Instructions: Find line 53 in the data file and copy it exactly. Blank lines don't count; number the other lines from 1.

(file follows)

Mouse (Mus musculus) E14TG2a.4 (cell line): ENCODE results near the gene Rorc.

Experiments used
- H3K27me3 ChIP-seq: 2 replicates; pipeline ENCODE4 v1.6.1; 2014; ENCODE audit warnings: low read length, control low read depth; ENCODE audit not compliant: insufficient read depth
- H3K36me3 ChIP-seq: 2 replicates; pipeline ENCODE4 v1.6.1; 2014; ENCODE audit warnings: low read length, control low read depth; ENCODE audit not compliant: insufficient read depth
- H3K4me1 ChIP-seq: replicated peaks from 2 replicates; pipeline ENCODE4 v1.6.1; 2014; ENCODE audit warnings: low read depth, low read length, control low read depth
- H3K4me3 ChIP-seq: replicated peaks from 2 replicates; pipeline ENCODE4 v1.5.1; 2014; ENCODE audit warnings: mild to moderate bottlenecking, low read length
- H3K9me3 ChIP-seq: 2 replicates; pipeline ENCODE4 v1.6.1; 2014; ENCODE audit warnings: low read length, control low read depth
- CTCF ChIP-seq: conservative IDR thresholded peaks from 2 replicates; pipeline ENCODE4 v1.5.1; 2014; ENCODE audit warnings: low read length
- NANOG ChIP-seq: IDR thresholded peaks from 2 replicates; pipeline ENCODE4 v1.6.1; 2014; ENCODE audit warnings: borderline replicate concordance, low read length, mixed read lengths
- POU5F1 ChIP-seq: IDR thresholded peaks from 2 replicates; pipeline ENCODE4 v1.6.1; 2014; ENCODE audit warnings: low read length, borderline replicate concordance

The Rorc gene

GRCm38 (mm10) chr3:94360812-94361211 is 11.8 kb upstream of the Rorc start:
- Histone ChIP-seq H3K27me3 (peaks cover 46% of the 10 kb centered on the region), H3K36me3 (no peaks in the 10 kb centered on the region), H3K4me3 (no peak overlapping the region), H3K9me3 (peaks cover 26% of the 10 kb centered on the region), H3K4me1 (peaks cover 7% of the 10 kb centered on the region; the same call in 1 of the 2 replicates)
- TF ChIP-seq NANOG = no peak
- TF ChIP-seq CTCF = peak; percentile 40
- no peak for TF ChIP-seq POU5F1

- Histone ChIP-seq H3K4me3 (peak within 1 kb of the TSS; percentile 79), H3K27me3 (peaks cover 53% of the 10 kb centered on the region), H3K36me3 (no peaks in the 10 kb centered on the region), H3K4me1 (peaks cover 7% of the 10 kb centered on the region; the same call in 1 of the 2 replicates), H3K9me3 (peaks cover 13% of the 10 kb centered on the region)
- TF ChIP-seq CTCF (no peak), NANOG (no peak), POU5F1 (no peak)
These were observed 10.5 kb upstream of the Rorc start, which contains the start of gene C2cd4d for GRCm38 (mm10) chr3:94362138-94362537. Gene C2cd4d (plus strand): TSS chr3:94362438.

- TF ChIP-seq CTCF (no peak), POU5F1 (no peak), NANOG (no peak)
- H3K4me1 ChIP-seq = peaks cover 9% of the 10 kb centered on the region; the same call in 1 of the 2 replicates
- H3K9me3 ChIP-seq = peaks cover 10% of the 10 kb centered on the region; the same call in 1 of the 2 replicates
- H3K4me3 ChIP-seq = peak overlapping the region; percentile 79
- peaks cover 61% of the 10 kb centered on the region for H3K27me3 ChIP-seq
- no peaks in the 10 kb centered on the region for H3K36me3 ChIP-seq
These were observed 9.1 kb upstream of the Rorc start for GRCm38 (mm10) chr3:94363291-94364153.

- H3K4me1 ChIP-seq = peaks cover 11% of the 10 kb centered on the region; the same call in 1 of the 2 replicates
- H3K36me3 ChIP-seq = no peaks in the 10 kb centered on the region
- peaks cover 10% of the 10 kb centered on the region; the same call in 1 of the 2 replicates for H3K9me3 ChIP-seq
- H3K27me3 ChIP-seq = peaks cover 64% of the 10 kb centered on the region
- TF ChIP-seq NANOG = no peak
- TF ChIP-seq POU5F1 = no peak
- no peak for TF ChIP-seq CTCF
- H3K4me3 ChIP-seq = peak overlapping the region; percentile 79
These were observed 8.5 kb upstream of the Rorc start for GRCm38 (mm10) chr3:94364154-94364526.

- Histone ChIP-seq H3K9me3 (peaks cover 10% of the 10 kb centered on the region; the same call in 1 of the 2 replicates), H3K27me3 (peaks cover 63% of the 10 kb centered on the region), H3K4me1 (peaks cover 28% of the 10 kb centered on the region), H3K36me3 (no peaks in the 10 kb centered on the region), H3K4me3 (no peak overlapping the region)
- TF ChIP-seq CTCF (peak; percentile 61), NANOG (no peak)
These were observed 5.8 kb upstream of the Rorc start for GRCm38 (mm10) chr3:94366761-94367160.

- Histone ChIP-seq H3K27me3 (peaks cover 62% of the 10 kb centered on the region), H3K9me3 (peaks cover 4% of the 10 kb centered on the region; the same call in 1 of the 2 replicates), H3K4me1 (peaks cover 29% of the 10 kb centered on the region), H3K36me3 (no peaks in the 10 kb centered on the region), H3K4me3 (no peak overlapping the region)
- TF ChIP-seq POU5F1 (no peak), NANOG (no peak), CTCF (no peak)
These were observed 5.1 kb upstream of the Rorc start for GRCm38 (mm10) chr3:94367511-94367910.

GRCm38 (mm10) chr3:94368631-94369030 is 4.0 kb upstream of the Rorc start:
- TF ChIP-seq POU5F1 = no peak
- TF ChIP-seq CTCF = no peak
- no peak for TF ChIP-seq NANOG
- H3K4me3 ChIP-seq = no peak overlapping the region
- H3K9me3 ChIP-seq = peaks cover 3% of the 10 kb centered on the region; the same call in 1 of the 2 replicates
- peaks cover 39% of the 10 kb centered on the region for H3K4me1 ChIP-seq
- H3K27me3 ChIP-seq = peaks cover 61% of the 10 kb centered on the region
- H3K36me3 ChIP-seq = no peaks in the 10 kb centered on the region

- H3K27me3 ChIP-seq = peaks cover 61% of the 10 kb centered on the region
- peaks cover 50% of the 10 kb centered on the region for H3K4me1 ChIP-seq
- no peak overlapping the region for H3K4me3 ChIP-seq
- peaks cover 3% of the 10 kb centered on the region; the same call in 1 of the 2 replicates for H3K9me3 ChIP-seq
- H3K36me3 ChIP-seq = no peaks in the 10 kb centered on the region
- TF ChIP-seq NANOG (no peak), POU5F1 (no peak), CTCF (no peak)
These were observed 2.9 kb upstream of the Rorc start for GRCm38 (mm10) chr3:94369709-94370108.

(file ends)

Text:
- no peak overlapping the region for H3K4me3 ChIP-seq